With the Iris, I keep the neighbouring plants out of the way, and make the rhizomes as exposed as possible. They get really baked (in a good summer!), which I think makes all the difference to flowering.

      1. Thanks, a lot of people are telling me to bake them, so that’s what I’ll do short of putting them in the oven! The danger is that the neighbouring plants will encroach, and I don’t really want to see just bare rhizomes, so there may be a bit of compromise involved.

  2. I am watching a planting of 20 new bearded irises with great hopes and a certain trepidation. Last year I was sent, an extraordinary kind gift, 20 different Cedric Morris irises, the Benton End Irises I think they are called also, all bred by the artist Cedric Morris. A small number of people are great devotees of these irises and are working hard to preserve them – and spreading them to other gardeners is one of their effective methods. I have already made arrangements to move offsets to a large garden nearby – Mount Congreve.

    1. Lucky you! I remember reading something or other about the Cedric Morris irises some time ago, and about the efforts to conserve them. How nice to be part of the story!

  3. Your Japanese maple is flourishing, as is your Griffin. I like the fact that you leave volunteers to grow on the floor of your greenhouse whenever practicable.

    1. Yes, they’re both doing well!

      I also have a couple of cyclamen growing on the greenhouse floor – I think it’s part of the fun!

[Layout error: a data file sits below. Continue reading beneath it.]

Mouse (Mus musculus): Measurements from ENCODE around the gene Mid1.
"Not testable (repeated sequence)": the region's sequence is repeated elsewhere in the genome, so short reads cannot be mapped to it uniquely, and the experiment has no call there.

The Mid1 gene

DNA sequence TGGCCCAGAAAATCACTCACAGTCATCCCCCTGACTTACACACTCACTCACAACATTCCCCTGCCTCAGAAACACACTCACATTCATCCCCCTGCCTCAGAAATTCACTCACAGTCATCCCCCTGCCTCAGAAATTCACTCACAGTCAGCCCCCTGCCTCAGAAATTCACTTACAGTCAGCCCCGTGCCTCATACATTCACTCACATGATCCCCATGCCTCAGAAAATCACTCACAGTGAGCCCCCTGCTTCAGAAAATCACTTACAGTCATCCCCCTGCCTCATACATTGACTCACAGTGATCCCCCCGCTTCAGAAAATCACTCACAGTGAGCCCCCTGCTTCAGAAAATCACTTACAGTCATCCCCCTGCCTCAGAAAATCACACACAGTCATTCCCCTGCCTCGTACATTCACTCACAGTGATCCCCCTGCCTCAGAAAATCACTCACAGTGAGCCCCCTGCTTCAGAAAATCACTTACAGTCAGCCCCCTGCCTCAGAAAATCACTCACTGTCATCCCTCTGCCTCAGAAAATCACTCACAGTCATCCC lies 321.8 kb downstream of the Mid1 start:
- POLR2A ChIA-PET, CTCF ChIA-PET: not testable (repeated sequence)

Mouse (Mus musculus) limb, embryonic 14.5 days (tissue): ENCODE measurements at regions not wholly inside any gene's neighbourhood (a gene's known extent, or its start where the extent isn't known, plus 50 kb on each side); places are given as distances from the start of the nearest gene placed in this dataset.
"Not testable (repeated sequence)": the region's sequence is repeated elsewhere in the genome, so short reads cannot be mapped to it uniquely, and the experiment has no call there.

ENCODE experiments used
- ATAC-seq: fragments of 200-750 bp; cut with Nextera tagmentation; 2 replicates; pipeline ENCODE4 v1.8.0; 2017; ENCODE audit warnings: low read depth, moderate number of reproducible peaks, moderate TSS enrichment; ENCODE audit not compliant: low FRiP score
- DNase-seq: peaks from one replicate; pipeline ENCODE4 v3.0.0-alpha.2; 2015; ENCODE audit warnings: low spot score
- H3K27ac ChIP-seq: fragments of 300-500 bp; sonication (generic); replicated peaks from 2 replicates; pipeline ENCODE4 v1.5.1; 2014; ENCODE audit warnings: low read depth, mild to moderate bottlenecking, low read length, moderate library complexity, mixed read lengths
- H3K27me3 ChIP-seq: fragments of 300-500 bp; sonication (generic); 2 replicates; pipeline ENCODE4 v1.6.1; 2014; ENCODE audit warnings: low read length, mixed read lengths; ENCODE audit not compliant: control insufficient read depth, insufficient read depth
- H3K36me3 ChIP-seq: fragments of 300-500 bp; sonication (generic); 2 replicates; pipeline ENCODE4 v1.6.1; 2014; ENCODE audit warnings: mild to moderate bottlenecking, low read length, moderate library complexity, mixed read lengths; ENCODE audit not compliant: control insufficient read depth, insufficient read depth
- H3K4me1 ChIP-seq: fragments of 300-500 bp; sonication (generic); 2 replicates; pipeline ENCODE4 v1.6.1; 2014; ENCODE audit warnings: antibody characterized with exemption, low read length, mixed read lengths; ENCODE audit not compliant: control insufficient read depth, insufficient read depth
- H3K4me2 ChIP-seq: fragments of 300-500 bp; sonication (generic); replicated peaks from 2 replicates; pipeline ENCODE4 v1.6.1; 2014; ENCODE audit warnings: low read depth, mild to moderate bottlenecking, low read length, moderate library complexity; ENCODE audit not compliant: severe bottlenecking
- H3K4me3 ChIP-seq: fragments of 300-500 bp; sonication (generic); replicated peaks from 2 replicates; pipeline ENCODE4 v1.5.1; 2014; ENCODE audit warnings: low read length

4. The acer bonsai is a wonder ! I love it ! I lost one 2 summers ago and I started another new one from seedlings… Rendezvous in a few years…

    1. They are lovely things, aren’t they! I do move it against the house in the winter, just to protect it from the wind really.

  5. The acer is a very pleasing shape. My wife’s Morrison’s acer is just starting to come into leaf. I’ve just been playing with the swipey Lamprocapno leaves photo – it’s strangely entertaining.

    1. It’s fun isn’t it! I came across it on the WordPress editor a while ago, but didn’t really have a use for it at the time.

  6. Good news: Griffin’s back! Bad news: another name change! How long has Corydalis lutea been whatever you call it? Lovely acer, hope your other half loves it now.

    1. The name change happened at the same time that Lamprocapnos was created (and the climbing Dicentras were renamed Dactylicapnos). I think it was changed mid-2000s, following a study conducted at the end of the 90s.

      My wife would like it to be known that she always liked the acer. I retract my previous, borderline slanderous, comments!

      1. I just saw what I think is Corydalis lutea growing in a crack between wall and pavement down the road – may try to steal some seed later. I’ve only just cottoned on to the old name, so that’s that!

    1. I’m glad you think so – I was quite pleased with the results. I’ll definitely pop up a photo of the Iris again when it’s in flower!

  7. Not called Corydalis lutea any more? I don’t think I can keep up. I’ve got a little patch of it in the garden. The acer is looking very good now with its rich red leaves.

    1. I don’t suppose the plant itself minds what we call it! I glad you’ve got some growing in the garden – some people consider it a weed. I think it flowers too well to be treated as such!

  8. Your Acer is very lovely and beautifully formed. And your tortoise is just like one I had in my childhood! It chased my friends and I around the garden and once took a chunk out of my grandmother’s heel. You have been warned…